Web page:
A: SILVER-COLOURED METAL BUTTON. SHIELD OF ALBERTA EMBOSSED ON THE CENTER OF THE BUTTON. “ALBERTA PROVINCIAL POLICE” EMBOSSED AROUND THE CREST. SHINY FINISH. THE BACK OF THE BUTTON IS BRASS IN COLOUR. AROUND THE CENTRE OF THE BACK “W. SCULLY MONTREAL” IS MACHINE ENGRAVED. THERE IS A LOOP FOR A PIN FASTENER LOOSELY ATTACHED TO THE BACK B: TWO-PRONGED BRASS PIN WITH A CIRCULAR LOOP ON ONE END AND THE TWO ENDS ON THE PIN EXTENDING OUT INTO A V-SHAPE ON THE OTHER. PIN IS 3.2 CM IN LENGTH AND AT THE WIDEST POINT THE PRONGS ARE 1.1 CM APART. CONDITION: SLIGHT SCRATCHING ON THE FRONT AND BACK SURFACES OF THE BUTTON. BRASS BACK IS SLIGHTLY TARNISHED. METAL OF PIN IN SLIGHTLY DISCOLOURED.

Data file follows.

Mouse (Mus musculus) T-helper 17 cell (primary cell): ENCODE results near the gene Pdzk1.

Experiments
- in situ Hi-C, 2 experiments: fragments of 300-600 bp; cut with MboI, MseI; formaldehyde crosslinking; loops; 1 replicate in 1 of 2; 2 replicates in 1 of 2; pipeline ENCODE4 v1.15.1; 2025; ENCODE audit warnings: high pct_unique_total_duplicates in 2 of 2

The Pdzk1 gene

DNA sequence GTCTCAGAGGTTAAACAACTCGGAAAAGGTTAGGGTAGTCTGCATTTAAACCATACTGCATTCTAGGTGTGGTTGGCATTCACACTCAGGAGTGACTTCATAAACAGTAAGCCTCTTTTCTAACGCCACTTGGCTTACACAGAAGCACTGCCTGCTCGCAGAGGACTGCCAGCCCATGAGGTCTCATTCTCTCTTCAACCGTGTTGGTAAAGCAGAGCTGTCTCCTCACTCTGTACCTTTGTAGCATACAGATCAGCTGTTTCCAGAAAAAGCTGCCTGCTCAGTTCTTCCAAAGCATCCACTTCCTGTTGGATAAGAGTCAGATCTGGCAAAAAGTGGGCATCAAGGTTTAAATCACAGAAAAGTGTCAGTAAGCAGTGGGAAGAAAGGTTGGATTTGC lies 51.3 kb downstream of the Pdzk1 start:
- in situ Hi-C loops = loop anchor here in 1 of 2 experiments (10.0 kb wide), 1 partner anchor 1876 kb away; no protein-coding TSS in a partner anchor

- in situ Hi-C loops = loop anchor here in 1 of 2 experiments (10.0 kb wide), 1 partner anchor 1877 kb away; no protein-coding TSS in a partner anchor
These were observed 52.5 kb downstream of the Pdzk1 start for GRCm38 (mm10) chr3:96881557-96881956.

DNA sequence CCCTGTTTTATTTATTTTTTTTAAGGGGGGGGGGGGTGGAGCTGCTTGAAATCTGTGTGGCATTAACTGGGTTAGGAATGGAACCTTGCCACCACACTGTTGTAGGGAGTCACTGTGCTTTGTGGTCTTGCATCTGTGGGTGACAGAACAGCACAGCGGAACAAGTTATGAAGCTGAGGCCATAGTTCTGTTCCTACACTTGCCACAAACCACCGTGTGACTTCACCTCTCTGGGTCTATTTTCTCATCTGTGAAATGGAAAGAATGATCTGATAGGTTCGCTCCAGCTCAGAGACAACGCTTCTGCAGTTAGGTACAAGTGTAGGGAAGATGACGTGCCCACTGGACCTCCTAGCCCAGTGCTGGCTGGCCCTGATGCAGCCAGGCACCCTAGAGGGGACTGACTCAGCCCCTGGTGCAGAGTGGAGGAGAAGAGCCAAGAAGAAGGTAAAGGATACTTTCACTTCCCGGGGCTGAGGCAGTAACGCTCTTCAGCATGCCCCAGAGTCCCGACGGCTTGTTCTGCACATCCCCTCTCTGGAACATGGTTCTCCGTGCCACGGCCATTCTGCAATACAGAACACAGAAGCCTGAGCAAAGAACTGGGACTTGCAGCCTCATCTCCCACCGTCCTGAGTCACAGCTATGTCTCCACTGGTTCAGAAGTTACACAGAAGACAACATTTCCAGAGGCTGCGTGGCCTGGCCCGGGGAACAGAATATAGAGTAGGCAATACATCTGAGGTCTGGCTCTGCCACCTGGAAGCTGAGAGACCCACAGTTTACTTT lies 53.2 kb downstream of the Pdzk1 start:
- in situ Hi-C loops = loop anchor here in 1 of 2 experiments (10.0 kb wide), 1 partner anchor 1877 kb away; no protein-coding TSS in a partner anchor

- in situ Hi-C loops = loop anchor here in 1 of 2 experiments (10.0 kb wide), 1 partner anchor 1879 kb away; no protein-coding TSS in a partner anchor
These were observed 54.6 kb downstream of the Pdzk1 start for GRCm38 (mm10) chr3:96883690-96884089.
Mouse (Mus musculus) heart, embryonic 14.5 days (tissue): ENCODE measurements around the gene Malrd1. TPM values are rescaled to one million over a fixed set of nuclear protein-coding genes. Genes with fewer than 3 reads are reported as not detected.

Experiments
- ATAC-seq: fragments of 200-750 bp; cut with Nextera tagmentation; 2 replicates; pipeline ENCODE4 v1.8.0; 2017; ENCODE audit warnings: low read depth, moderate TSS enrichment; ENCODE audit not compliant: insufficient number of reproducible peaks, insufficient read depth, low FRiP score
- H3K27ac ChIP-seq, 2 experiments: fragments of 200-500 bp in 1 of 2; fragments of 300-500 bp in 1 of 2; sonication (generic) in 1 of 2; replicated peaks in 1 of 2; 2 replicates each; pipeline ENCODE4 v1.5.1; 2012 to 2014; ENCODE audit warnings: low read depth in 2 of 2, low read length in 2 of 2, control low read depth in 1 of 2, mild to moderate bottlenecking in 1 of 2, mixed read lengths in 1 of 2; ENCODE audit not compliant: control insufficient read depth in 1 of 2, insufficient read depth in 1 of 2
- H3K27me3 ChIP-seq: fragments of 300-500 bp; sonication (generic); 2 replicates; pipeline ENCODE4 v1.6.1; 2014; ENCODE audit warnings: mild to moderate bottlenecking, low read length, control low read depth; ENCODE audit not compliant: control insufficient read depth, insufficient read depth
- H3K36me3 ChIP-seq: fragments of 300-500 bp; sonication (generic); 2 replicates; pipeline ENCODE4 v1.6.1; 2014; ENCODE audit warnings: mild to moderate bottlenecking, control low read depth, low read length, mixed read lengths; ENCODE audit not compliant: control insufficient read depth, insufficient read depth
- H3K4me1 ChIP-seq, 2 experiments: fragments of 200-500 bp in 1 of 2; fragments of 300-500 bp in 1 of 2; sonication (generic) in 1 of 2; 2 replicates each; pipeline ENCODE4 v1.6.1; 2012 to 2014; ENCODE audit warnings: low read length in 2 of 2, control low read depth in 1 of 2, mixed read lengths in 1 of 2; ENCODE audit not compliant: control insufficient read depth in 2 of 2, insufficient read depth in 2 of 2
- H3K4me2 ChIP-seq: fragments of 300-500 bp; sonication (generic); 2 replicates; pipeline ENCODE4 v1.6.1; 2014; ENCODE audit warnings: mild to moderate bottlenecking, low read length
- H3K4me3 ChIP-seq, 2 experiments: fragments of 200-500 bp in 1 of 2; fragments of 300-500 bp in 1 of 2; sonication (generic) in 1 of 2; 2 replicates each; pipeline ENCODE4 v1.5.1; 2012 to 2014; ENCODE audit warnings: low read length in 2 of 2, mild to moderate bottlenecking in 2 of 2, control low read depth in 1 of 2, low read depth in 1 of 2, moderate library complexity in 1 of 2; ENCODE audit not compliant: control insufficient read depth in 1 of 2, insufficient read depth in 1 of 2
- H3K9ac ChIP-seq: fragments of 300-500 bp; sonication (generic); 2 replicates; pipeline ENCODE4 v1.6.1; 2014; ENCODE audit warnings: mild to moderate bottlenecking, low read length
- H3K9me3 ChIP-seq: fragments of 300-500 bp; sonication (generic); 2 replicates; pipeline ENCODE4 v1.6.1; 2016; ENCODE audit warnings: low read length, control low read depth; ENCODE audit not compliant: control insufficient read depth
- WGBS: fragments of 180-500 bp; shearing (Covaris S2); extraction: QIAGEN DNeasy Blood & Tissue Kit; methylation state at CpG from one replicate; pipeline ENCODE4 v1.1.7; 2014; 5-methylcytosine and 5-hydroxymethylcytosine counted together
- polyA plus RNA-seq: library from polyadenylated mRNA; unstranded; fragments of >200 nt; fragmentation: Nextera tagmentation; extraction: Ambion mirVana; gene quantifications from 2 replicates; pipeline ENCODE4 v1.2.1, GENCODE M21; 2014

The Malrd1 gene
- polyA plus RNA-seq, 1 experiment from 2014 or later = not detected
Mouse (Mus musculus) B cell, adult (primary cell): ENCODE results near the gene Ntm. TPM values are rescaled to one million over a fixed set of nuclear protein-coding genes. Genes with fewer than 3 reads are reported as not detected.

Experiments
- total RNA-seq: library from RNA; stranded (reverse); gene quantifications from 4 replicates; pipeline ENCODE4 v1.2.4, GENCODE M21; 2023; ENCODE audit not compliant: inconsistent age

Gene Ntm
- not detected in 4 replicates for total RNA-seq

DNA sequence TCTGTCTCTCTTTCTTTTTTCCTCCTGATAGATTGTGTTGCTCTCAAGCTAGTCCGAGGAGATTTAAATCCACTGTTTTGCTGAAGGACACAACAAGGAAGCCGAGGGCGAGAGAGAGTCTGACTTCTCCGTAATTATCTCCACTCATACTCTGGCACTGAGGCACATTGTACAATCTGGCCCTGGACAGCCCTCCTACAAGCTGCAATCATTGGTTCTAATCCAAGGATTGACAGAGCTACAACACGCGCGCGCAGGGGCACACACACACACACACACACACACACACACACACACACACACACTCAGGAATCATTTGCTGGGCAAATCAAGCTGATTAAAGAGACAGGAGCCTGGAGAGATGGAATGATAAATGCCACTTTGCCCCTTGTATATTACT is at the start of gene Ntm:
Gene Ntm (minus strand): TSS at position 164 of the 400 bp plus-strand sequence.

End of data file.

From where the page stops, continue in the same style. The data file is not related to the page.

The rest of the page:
Subjects
CLOTHING-ACCESSORY
Historical Association
SAFETY SERVICES
History